acting on the above research-based recommendations, as well as continued
investment in creating an eco-system of support. Most importantly, there needs
to be transparency in graduation rates, and a targeted pledge to close the gap
and ensure all students graduate ready for what lies ahead.
A messy workspace is not always the hallmark of a creative mind- It can be down right distracting. Dr. Christine Powell, Special Educator, provides 6 tips inspired by organizational guru, Maria Kondo, to create a calm and centered workspace.
Research supports the fact that disorganization causes stress, and that clutter affects the way we work. Adults are often more disciplined than children and realize that creating an organized workspace can facilitate good work habits and shorten the amount of time spent on tasks. Children often need to be taught how to get organized. Although they may like their workspaces messy and cluttered, science supports the fact that a chaotic workspace increases distractions, decreases focus, and may case anxiety. With this in mind, here are six tips to help you and your child tame the clutter and create a workspace worthy of an A+.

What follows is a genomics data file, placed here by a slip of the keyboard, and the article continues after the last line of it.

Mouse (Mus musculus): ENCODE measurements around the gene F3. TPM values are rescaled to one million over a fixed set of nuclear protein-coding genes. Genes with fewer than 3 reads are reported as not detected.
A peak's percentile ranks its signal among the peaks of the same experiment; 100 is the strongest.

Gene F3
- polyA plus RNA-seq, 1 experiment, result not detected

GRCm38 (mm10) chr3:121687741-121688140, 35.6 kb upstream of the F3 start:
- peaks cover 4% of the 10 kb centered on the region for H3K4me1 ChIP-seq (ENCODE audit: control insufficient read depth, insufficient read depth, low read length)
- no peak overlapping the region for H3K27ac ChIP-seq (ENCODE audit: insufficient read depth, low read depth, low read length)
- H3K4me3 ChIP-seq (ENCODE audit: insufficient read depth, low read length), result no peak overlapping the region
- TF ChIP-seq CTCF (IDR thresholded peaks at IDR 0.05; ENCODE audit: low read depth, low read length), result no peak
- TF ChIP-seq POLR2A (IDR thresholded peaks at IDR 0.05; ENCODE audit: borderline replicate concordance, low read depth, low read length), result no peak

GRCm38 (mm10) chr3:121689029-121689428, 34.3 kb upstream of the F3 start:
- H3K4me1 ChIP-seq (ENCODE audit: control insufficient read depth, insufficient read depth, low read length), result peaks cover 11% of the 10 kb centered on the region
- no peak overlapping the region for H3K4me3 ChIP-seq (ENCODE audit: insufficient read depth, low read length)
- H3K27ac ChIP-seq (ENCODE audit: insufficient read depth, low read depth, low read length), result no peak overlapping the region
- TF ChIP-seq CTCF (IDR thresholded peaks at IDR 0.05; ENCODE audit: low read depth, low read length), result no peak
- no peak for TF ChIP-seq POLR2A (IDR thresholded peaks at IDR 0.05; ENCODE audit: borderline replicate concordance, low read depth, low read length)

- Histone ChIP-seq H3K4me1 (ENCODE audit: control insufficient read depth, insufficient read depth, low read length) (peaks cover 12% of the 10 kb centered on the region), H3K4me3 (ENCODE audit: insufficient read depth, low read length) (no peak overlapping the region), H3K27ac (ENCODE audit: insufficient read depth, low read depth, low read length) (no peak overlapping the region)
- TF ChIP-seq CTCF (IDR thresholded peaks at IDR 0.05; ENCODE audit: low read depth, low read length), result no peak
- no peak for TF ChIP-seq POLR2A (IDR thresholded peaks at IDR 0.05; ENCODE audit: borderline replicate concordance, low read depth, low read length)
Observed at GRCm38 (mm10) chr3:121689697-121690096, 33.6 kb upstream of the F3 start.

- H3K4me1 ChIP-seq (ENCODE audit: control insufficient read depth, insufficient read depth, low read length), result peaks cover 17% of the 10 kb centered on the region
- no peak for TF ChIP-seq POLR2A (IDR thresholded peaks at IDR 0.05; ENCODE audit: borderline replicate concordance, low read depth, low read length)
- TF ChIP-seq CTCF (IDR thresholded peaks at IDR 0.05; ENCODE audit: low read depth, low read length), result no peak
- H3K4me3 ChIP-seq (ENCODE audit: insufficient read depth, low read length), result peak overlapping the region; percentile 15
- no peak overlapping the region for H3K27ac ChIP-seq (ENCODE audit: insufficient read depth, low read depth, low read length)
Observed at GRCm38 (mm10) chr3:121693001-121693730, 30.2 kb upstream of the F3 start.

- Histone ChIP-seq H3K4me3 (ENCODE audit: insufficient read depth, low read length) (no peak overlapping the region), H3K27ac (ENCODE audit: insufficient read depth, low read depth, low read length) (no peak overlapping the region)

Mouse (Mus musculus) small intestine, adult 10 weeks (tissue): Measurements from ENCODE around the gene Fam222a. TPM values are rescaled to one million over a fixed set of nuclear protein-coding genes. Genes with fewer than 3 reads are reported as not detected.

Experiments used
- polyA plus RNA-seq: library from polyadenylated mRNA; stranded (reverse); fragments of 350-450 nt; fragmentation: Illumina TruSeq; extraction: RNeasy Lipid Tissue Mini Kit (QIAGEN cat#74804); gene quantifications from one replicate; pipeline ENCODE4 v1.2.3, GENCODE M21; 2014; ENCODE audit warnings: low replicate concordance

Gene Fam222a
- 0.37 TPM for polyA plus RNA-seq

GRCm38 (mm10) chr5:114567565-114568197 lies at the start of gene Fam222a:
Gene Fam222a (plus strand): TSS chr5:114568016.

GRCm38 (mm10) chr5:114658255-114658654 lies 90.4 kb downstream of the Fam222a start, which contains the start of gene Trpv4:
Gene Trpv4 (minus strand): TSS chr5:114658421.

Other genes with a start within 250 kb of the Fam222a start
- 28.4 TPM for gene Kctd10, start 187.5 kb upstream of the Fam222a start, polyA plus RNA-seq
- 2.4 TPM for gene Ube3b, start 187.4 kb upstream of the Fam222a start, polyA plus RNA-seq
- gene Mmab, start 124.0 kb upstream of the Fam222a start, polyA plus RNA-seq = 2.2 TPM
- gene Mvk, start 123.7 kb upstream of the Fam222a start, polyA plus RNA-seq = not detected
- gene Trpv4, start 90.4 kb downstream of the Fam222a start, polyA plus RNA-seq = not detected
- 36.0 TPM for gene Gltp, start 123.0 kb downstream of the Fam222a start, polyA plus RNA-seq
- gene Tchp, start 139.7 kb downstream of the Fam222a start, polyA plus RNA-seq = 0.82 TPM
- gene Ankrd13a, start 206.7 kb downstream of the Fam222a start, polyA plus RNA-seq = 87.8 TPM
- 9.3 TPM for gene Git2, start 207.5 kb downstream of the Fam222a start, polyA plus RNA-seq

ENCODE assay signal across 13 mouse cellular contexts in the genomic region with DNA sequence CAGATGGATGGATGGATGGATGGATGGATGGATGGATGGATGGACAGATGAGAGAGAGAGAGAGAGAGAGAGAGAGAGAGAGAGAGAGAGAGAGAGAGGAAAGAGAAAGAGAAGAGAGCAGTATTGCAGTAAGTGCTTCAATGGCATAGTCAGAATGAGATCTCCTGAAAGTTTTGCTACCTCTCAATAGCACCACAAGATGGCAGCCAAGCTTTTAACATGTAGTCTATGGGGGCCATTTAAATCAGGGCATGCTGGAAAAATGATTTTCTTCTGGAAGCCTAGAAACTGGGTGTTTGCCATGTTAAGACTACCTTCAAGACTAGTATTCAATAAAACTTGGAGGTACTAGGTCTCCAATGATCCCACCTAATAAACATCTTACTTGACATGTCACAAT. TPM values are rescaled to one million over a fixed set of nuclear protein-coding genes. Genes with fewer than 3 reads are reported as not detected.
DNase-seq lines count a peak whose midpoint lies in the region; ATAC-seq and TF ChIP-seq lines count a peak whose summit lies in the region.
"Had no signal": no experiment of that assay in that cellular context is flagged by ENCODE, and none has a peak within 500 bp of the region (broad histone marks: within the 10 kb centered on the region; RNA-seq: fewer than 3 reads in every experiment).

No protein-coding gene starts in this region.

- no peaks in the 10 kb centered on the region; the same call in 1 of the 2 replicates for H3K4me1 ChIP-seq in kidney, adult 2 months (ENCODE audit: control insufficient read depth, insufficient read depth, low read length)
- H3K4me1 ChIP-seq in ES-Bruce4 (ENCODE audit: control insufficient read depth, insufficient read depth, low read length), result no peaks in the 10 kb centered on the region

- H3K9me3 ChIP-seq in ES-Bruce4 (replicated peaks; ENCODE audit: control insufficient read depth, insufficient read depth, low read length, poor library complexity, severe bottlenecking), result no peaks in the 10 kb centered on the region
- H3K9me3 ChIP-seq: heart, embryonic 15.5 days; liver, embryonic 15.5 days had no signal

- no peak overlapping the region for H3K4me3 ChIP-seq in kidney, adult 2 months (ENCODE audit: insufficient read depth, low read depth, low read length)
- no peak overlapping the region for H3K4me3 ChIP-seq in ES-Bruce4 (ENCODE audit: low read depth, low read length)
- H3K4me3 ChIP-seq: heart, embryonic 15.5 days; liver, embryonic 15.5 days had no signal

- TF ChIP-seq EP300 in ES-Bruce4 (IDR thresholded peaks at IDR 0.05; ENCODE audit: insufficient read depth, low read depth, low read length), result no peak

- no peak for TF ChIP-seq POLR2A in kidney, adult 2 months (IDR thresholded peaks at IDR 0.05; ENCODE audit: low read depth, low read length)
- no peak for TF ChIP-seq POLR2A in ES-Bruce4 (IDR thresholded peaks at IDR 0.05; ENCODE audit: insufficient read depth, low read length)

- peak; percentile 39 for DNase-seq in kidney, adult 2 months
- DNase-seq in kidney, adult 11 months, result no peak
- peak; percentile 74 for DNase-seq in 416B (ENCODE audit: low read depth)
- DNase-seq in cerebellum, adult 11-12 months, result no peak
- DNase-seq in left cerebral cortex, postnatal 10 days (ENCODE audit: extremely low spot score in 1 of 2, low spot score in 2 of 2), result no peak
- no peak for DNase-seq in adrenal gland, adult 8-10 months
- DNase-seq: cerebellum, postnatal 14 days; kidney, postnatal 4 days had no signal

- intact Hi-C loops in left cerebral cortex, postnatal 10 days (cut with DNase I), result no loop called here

Creating a Study Space
Whether the study space is in a general use area of your home or a corner of a separate room, the study space should be relatively free from noise and visual distractions. These diversions can be in the form of high traffic areas of the house, noise from a television, or individuals talking on the phone. When you are creating a space, position a table or desk in a well-lit corner of a room, away from disturbances that will pull your child’s attention from studying. Ideally, the child should be seated facing away from activity, and preferably, they should not be facing a window. Although the view might be beautiful, it might be tempting to look outside and cause distractions, making it challenging to concentrate.
Consider the Light Source
Light has a psychological impact on students, which can affect their learning and studying. Studies have found that students perform significantly better on standardized tests in classrooms where natural light is present. Overly harsh lighting, to include florescent light can be harsh on the eyes, and it is recommended to use natural light when available. A work area that is too dark may induce feelings of tiredness, which impacts motivation and effort. When studying in the evening, it is recommended using a lamp that has a flexible arm. An adjustable arm will allow your child to focus the stream of light, eliminating glare and shadows, which may result in squinting. Reducing glare can cut down on eye strain and increase focus. Additionally, research suggests that using white to natural bulbs creates a light source that is easier on the eyes and facilitates alertness.